victorious wool

Swatching Prowess, Part 1

Victoria Burgess
67A08E53-621B-4EFB-B22F-9E354D32F3CF.JPG

Swatching. We’re told to do it. We’re told to knit, wash, block, let dry, unpin and allow final adjusting before measure swatches for every knit and crochet project. Yes, I did just write, “unpin and allow final adjusting.” I have seen that suggested. Then there’s the hang test where you clothes pin the swatch to see how gravity will pull the fabric. Its not that I don’t affirm all of those steps, I readily do. Its the way more and more steps creep in to delay the part we actually want to get to that can feel frustrating.

I often see the advice that you will be saving time by being more precise in your preparations and won’t hit major problems if you swatch first, then knit. That’s always been the case in my experience. I think a bigger issue is that somehow our knitting community has a collective feeling that knitting is suppose to be easy and fun. That its a pleasure based experience and shouldn’t be frustrating or difficult. But you’re taking string and making it into a fabric while often shaping it to a body, expecting it to fit just so. That’s not a simple thing, made more complicated by the unique shapes of all of our bodies. 

Further, the making of clothing was historically for necessity not pleasure (there are exceptions). But now we’re able to get cheep, fast fashion, clothing anytime of day, in innumerable styles, shapes, and colors. They often don’t fit us but ready-made clothing is massively available. 

Making your own items or making things for loved ones is dipping back into a history of techniques and skills that are no longer necessary to know. If we expect to DIY than those skills will have to be relearned. That’s the awesome part. The part that swatching helps us regain. 

Prowess: skill or expertise in a particular activity or field. Synonyms: skill, expertise, mastery, facility, ability, capability, capacity, savor faire, talent, genius, adeptness, aptitude, dexterity. 

I’m using prowess because it sounds like goddess and power together, summoning images of strength and wisdom. Often the modern day image of knitting is a granny in a rocking chair making potholders. I love the contrast that prowess brings to that granny image. 

The prowess of knitting knowledge became big for me years ago when I struggled to read knitting patterns. Knitting my first sweater made me very aware of how little I understood about stitch count and increase/decreasing. Writing patterns now I’m often reminded of that first sweater and how I couldn’t get why it had to be written so confusingly. Why so many abbreviations, why the weird ‘rep last two rnds, 10 (12,14,18, 20) more times’ stuff? How many rounds was that, how many stitches should I have? What I lacked was the prowess and what I needed was experience. After years of knitting and reading patterns I now know that I was learning the skills necessary to have a fuller, broader understanding. Designing my own patterns, my own garments, something I’ve wanted to have the prowess to do for a long time, is possible because I took the time to learn those skills.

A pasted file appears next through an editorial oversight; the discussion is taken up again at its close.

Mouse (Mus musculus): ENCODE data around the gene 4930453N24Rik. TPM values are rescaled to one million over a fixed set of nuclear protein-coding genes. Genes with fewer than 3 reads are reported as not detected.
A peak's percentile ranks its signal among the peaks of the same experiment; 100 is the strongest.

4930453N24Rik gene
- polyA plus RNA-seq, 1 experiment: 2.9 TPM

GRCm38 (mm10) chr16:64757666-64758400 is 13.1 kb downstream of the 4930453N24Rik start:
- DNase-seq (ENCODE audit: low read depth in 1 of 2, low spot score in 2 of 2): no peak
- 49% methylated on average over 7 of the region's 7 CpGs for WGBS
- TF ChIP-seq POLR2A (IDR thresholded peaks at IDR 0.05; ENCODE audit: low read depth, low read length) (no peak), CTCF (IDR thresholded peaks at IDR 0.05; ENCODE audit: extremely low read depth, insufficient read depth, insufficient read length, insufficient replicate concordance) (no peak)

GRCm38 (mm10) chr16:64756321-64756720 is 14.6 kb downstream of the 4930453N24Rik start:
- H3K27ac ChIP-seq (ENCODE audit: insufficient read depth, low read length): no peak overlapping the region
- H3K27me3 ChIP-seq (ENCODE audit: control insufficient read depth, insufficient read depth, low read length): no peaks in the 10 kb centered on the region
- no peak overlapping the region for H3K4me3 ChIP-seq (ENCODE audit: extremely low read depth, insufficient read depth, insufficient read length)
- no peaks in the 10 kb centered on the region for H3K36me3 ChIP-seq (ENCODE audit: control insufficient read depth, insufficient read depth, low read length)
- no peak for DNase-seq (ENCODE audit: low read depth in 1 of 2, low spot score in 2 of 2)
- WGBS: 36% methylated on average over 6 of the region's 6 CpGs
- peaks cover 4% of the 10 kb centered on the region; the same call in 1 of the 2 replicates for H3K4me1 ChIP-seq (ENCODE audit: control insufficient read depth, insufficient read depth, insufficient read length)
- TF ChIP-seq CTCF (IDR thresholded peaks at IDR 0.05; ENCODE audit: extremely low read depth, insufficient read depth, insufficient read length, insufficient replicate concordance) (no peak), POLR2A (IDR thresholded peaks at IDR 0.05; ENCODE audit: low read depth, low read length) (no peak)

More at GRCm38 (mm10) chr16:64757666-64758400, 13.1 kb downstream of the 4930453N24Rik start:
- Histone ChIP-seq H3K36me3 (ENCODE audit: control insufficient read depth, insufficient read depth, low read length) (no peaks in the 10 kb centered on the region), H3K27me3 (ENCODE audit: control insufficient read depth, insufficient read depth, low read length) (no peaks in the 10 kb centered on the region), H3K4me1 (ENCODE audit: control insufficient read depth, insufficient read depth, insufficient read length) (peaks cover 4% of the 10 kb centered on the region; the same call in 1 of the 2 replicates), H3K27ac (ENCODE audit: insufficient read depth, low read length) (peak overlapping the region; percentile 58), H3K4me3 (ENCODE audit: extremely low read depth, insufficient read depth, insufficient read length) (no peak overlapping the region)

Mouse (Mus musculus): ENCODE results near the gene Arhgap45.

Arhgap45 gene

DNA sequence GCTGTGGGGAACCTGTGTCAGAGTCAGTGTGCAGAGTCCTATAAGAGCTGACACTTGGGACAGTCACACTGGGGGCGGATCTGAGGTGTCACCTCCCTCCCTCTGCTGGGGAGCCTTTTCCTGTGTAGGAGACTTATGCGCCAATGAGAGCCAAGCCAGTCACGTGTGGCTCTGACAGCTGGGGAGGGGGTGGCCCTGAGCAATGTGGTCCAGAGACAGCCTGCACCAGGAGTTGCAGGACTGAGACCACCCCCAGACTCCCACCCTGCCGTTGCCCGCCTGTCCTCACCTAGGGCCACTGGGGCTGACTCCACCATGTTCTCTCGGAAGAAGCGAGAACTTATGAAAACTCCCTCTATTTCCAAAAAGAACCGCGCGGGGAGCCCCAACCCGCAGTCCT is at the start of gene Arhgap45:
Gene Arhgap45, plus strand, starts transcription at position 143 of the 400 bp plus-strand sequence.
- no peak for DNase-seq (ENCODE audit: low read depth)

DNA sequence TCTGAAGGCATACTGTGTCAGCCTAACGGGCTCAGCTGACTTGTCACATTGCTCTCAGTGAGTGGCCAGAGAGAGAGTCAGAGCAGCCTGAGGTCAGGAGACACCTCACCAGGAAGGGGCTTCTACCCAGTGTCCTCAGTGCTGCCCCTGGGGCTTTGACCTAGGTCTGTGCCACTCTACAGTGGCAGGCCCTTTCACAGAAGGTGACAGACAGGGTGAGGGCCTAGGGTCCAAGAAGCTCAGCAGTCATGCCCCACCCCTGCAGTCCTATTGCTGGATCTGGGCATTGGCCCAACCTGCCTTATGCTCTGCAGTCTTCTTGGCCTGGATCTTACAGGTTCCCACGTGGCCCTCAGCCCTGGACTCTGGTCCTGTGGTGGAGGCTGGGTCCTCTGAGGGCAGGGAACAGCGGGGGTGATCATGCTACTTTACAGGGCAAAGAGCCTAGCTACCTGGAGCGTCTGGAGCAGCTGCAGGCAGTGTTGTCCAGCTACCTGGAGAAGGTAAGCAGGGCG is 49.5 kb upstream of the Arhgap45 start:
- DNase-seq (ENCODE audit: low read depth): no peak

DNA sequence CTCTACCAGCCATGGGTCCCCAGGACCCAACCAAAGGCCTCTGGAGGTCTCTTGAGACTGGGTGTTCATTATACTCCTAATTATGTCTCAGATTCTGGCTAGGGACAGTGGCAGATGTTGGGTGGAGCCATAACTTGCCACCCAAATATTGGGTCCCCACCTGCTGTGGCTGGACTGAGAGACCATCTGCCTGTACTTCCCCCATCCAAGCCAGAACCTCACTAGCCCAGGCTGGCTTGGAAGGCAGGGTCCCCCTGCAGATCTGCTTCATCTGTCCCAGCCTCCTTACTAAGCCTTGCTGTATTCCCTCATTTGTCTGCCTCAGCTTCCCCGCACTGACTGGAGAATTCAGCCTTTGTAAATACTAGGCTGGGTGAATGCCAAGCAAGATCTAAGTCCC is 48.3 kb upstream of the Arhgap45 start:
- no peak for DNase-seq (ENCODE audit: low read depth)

Where swatching comes in to this is the abundance of fibers, needle types and construction methods we have at our fingertips (ooh pun!). Not to mention knitting methods and techniques. If you begin to see yarn as coming from living things (sheep, plants, silk worms, etc) it makes sense that its not a static, plastic strip that won’t be altered for thousands of years. Natural fibers breathe, stretch, metaphorically move. We use this ‘living yarn’ to form fabric that lives, garments that live. Knitting a swatch gives a knitter the prowess to know more about how a fabric will behave, how it will move. Swatching can become more than a box to check on the way to knitting bliss. It can give us back the prowess of knowledge that has been kept alive even at a time when some don’t even think it matters. 

It matters to me very much. I believe it matters to to a whole lot of people. 

There is so much more to say about swatching, so much more to learn. I like to say I’ve become a student of swatching, of gauge, of blocking. I’m constantly thirsty for more knowledge, for more of people’s experiences. I'll share more of my own swatching experiences in Part 2.